Wednesday, December 30, 2009

The Lull and Money

We are now in the trough of activity here at the ranch. The firewood business won't begin until the middle of spring and we just finished the Christmas tree season. Wet weather, cold temperatures and lack of work, can make for a long winter. While the winter lull can weigh heavily on finances and spirits, this time of the year has great potential for innovation and creativity. Hunkering down indoors with a pen and paper and the internet, thoughts of new and exciting ventures spring forth. But what can we do now to ease those financial woes and lack of employ? Sure it is important to think ahead to next years Christmas tree season but that does not create fruit bearing work today.

During a session of inovative thinking money came to mind and not just making money but money itself. I was thinking about how it was broken down into small units. The concept is very basic and I wondered why I hadn't really thought of it before. The thought I had went like this: There are one hundred pennies in a dollar. One hundred dollars later and I have Ben Franklin in my hand. From there, the money grows. Like I said it is basic and just about everyone knows about it. After some thought about this matter I realized the reason why I hadn't thought of money in this way. Before returning home to the Hopkins Ranch I had been in the Air Force and money was never an issue. Every two weeks a nice fat check would go into my account automatically. Now that money is scarce and is earned the hard way, a penny has meaning. One hundred of them will make a dollar and from there the amount grows.

So what can we do when there is little work to be done to make money? One idea that we dabbled with was a co-op style snack shack called Hop's General Store. We were able to save several hundred dollars over a few months. Every week we would make a trip to Sams Club and buy junk food in bulk. The cost was roughly $90 each trip. We would then resell the items back to ourselves (those apart of the co-0p) for retail price. The pot at the end of the week would be about $120 or so. The cycle would then continue. The $30+/- of profit each week was stashed away (most of the time, it was coinage). This system seems a little redundant but it saved us money. For instance, we were going to spend that money on junk food anyhow. Either we spent that $120 at the local gorcery store or we spent $120 at Hop's General Store. The difference being that the actual cost for us was only $90 since we bought in bulk from Sams Club. The only reason we stopped was because the honor system never works even with the most honorable (at least when the honorable are poor and they have a bunch of junk food at their disposal).

As for me I will return to school and receive GI Bill benefits and federal grant money. Odd jobs and some firewood will keep me busy the rest of the time. Going back to school can be somewhat profitable. This is especially true for anyone that had been in the military after 9/11. I'm going to get back to "work."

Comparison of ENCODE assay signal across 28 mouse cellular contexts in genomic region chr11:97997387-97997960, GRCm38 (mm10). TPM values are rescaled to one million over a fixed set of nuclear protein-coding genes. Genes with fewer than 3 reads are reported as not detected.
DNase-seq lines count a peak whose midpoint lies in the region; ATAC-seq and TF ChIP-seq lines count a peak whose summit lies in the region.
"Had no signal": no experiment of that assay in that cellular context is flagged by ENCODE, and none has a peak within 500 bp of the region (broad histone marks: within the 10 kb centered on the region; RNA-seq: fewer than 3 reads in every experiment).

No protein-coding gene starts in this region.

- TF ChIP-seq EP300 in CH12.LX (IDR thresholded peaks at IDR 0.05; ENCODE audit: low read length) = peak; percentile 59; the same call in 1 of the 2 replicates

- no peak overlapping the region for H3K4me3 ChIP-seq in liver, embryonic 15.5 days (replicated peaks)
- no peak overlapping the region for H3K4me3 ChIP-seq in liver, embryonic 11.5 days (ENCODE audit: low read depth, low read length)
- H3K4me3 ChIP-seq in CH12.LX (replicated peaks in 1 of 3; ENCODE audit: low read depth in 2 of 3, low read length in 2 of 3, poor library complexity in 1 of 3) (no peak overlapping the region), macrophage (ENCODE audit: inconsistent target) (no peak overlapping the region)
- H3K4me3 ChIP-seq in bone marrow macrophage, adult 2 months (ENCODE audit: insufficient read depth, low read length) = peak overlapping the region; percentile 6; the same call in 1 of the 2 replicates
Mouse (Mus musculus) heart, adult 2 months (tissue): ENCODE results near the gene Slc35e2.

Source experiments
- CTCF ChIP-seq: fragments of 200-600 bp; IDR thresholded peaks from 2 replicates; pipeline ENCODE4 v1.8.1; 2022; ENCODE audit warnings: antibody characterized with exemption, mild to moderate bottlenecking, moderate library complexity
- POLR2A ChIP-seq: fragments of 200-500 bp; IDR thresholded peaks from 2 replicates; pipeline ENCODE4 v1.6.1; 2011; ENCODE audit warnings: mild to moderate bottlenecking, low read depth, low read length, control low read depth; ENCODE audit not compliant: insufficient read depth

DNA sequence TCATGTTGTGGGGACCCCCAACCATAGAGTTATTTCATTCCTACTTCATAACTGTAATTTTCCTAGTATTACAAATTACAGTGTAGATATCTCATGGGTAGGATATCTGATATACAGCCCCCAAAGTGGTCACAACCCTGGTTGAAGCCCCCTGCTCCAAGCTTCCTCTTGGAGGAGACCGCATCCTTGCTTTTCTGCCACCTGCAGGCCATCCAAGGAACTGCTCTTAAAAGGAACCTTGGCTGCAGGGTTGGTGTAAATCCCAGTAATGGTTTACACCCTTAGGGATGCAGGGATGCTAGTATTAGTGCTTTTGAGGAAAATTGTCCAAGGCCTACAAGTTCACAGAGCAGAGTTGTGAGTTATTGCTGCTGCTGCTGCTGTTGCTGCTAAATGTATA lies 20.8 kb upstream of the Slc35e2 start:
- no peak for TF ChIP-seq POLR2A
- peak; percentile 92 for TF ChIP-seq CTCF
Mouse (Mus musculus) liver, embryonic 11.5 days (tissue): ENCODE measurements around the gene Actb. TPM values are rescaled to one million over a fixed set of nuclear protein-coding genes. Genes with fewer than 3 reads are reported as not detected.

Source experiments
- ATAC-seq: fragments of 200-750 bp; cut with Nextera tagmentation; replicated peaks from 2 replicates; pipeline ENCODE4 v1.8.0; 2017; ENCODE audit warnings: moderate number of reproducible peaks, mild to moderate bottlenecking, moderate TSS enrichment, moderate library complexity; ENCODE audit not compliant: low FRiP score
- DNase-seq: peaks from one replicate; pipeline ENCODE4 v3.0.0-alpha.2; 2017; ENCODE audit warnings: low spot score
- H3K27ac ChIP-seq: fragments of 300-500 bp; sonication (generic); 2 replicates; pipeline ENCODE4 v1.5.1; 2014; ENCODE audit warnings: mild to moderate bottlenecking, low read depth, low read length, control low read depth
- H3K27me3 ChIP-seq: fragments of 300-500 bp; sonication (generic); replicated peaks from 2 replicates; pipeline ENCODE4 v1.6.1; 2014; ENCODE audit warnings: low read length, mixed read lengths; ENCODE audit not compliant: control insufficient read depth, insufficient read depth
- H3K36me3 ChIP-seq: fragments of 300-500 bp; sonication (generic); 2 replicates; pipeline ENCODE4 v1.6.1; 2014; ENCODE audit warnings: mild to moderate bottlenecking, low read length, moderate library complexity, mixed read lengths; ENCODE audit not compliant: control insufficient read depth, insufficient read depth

Sunday, December 20, 2009

Christmas Tree Season 2009

For over ten years now, we have been managing a large piece of property known as the Hart Property (named after former mayor of Fresno T.G. Hart) in the rugged Sierra Nevada's. The property is located above 8000' elevation near the border of Yosemite National Park. This property has been in our family for over one hundred years but it wasn't until recent times that we came to have a majority stake. The Silvertip Tree Farm was created once we began harvesting and selling Silvertip Christmas trees from our lot. Now that this season is drawing to a close, there is a time for reflection.

We started cutting the trees after the first of November. Our crew consisted of only family this year. Sometimes we hire a few extra men to do some packing and lifting. The weather was surprisingly stable with a few possible storms that never formed. With the weather cooperating, we were able to get all the trees down to our lot with ease. The trees were very fresh this year, having gotten plenty of rain and a little snow before we started cutting. I can't remember a year when they held there needles so well. We stocked our lot full and placed the trees in water to keep them fresh.

Thanksgiving day came and that meant one day before opening our lot to customers. This was the first year we made our trees available online. So not only were we scrambling to get our lot ready but we were also getting our online store up and running. The first online order we received was from Oregon. It was awesome to see one of our trees sell and be shipped to another state. Sales in the lot were modest throughout the season. We didn't get the anticipated rush that we were hoping for but nonetheless we did sell some trees. We are already looking forward to next years season and hope that it will be a good one.

This year was a good year for us. We took a few chances and made a little money. However, the numbers just don't add up when dealing with such a large piece of land. Property taxes will consume most of what we made this year. I am confident though looking ahead. The economy will improve and so will our sales. The Hart Property has been in the family for over a hundred years, there is no plan to see that change anytime soon.